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I've been searching for a function series $ f_n:[0,\infty] -> \mathbb{R} $ such that $ (f_n)_{n\geq1} $ uniformly converges to $f$, but $(f^2_n)_{n\geq1}$ does not uniformly converges to $f^2$.

I've tried it with many functions. Does anyone have a hint?

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Hint: $$f_n(x) = x-\frac1n{}$$

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  • $\begingroup$ I've got (2xn-1)/n^2 should be greater then or equals ɛ​. Is that correct? $\endgroup$ – Maddude Jul 17 '17 at 11:10
  • $\begingroup$ That's right. Now, for your given $N\in \Bbb N $, choose $x$ large enough that $\frac{2xN - 1}{N^2} > \epsilon$, and you have disproven uniform convergence. (Some boks require you to find an $x$ such that $\frac{2x(N+1) - 1}{(N+1)^2} > \epsilon$, but they're both very doable.) $\endgroup$ – Arthur Jul 17 '17 at 11:16
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    $\begingroup$ Well, no, it's not a full solution, as there are a lot of details to type out. But if you're wondering where the idea came form , then that's precicely because $f^2 - f_n^2$ is, in general, roughly $2f$ times larger than $f-f_n$ (as you discovered). You just need an example where that allows you to make the difference arbitrarily large for any $n$, and that means having an $f$ that gets arbitrarily large. Second, $f-\frac1n$ is the standard way of making a non-trivial sequence that converges uniformly to $f$. $\endgroup$ – Arthur Jul 17 '17 at 11:22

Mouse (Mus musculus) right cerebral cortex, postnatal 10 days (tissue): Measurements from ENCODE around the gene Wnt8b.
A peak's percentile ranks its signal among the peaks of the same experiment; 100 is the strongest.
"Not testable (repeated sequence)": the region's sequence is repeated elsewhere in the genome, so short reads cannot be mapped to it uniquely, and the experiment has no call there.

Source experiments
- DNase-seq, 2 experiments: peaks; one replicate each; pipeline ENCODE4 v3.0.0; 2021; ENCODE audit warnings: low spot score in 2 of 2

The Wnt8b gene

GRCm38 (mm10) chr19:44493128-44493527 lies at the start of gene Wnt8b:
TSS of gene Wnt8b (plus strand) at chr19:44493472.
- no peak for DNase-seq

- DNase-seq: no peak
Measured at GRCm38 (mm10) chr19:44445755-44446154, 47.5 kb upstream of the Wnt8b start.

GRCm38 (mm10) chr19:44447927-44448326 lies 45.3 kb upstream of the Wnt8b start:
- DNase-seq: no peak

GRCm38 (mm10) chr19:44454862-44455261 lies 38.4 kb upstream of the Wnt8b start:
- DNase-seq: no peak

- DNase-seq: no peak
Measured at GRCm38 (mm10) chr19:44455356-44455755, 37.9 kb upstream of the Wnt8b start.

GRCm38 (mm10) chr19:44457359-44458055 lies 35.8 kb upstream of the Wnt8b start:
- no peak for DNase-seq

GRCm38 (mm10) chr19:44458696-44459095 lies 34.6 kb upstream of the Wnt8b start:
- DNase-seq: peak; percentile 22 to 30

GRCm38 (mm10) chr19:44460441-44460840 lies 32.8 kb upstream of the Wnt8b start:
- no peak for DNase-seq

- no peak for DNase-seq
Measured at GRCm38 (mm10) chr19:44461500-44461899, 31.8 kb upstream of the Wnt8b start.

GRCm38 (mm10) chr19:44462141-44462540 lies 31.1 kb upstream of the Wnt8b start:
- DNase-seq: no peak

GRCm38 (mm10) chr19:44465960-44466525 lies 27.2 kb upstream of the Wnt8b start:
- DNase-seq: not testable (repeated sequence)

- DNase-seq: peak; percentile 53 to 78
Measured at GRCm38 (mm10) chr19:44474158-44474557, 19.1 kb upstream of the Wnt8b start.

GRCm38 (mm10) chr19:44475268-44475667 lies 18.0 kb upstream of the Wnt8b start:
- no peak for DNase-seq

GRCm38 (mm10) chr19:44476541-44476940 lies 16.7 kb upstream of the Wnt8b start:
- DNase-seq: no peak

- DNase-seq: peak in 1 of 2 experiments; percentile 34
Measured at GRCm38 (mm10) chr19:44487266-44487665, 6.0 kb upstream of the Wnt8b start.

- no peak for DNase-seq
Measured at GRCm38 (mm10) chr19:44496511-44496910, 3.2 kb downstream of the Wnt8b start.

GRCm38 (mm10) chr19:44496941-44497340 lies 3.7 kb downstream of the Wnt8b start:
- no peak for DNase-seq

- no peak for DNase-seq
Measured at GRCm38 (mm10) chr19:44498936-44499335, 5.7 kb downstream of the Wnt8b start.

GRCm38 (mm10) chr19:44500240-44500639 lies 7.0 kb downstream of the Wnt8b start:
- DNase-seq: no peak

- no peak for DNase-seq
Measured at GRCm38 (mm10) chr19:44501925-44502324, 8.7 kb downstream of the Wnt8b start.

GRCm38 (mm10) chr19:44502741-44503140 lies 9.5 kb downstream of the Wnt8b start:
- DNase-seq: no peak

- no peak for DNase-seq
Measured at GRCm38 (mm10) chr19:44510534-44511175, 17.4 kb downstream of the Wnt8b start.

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    $\begingroup$ Yes, exactly. When disproving uniform convergence of a sequence $f_n\to f$, you're free to pick an $\epsilon$ (you've chosen $1$, which is an excellent choice in my opinion, as long as it works with whatever example your working on; some times, when you're not free to choose the function yourself, $\frac12$ or $\frac14$ might be needed), then you're given an arbitrary $N$, and then you get to choose an $x$. If the given quintuple $f,f_n,\epsilon,N,x$ violates the inequality in the definition of uniform convergence, then you've shown that the sequence is not uniformly convergent. $\endgroup$ – Arthur Jul 17 '17 at 11:41
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    $\begingroup$ The order, and who chooses what (whether you choose or you're given an arbitrary value) is important in order to determine what you're actually showing: Different ways give different results, including proving uniform convergence (arbitrary $\epsilon$, you choose $N$, arbitrary $x$), proving pointwise convergence (arbitrary $\epsilon$, arbitrary $x$, you choose $N$), or disproving pointwise convergence (you choose $\epsilon$, you choose $x$, arbitrary $N$). Note specifically that switching between proving and disproving only swaps which numbers are arbitrary and which ones you get to choose. $\endgroup$ – Arthur Jul 17 '17 at 11:46

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